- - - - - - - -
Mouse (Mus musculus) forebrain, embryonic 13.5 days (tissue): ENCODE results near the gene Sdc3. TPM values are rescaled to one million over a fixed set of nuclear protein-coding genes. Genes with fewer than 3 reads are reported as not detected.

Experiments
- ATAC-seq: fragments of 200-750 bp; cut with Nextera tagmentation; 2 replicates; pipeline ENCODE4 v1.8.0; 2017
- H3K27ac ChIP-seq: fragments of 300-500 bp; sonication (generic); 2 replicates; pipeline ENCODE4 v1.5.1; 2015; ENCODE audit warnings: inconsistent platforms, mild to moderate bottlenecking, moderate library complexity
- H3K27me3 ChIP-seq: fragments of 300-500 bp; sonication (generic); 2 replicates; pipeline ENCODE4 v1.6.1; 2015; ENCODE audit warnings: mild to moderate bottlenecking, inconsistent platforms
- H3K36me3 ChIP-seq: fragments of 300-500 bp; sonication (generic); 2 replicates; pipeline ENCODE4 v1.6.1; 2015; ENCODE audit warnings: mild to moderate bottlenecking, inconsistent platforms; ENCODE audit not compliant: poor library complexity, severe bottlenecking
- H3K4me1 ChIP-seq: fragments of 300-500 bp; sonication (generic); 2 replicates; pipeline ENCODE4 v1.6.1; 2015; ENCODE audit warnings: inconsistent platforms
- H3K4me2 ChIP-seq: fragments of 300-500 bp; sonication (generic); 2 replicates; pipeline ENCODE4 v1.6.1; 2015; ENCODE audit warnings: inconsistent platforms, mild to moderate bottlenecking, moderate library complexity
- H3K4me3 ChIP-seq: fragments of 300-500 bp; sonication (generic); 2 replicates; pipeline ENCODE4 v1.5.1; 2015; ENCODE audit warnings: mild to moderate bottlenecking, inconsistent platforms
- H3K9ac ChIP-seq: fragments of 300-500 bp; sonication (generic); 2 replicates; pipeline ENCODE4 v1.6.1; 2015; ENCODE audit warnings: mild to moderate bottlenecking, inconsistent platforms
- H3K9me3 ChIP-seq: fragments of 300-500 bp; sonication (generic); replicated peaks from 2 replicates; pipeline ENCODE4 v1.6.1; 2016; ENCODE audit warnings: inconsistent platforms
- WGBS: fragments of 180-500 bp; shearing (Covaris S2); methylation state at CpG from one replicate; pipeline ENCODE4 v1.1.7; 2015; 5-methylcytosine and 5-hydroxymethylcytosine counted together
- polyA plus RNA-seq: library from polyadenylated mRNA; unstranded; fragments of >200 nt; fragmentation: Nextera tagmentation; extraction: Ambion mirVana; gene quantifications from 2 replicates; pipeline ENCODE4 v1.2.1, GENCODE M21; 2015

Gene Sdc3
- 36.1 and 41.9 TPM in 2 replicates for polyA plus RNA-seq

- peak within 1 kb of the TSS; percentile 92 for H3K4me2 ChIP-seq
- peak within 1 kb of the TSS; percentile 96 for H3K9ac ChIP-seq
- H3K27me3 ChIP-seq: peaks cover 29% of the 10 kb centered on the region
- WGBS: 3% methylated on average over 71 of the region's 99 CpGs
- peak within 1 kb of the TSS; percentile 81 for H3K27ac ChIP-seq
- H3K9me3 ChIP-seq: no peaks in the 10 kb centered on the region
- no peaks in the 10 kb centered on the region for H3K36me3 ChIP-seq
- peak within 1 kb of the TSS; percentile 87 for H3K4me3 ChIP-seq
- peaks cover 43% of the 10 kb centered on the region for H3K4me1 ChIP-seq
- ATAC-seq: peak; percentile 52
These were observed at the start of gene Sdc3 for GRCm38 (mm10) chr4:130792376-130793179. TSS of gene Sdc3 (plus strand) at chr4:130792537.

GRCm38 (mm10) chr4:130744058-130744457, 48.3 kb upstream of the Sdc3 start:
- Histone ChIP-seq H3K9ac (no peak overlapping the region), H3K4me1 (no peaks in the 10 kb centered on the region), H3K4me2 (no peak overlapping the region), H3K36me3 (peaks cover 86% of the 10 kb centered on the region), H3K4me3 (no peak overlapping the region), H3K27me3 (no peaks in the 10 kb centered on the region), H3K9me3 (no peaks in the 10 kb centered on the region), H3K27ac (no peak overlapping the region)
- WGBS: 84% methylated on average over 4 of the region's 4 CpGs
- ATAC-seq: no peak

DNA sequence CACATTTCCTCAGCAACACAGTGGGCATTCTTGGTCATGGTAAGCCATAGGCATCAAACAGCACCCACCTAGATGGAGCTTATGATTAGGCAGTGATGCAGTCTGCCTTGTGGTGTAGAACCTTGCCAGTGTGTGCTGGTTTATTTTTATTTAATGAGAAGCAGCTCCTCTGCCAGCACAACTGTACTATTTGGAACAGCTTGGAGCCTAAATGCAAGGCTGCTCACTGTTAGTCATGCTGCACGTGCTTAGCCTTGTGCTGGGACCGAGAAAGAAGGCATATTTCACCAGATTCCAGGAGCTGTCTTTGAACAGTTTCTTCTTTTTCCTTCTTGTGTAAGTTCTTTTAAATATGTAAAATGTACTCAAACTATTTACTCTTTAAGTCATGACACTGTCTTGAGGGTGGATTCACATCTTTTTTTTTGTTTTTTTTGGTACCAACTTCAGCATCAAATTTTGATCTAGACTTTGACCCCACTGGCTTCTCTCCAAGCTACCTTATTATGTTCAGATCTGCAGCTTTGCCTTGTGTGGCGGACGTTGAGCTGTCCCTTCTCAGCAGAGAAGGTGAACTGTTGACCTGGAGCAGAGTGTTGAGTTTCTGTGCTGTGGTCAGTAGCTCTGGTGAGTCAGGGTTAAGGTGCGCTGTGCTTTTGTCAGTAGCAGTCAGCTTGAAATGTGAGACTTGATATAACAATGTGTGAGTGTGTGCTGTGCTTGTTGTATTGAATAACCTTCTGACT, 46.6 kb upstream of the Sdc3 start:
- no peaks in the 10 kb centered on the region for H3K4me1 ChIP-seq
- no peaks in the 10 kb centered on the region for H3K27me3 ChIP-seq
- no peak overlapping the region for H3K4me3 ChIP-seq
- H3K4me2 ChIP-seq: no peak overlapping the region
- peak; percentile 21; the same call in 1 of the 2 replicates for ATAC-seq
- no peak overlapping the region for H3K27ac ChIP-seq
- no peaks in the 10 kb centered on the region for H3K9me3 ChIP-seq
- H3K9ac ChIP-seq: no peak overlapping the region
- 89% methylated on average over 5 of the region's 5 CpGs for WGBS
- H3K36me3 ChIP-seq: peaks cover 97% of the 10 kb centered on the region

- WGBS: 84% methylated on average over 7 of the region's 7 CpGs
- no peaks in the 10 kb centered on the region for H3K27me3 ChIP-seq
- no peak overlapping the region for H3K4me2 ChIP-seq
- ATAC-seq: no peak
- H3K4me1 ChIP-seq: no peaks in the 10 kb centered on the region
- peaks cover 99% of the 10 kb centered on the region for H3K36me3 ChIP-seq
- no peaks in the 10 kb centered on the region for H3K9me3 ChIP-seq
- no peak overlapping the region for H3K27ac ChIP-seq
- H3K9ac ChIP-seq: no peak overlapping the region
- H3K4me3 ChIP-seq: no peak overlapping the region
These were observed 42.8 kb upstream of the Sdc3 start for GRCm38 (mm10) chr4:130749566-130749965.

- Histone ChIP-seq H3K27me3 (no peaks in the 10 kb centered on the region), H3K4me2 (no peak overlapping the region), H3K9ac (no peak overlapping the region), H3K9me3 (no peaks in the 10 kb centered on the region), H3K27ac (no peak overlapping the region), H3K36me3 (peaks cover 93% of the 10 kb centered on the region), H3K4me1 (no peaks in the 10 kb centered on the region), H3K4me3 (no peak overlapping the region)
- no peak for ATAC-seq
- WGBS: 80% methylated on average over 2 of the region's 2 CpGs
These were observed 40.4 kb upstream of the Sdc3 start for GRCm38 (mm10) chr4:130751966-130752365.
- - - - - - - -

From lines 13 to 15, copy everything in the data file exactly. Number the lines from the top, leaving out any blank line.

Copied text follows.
- polyA plus RNA-seq: library from polyadenylated mRNA; unstranded; fragments of >200 nt; fragmentation: Nextera tagmentation; extraction: Ambion mirVana; gene quantifications from 2 replicates; pipeline ENCODE4 v1.2.1, GENCODE M21; 2015

Gene Sdc3
- 36.1 and 41.9 TPM in 2 replicates for polyA plus RNA-seq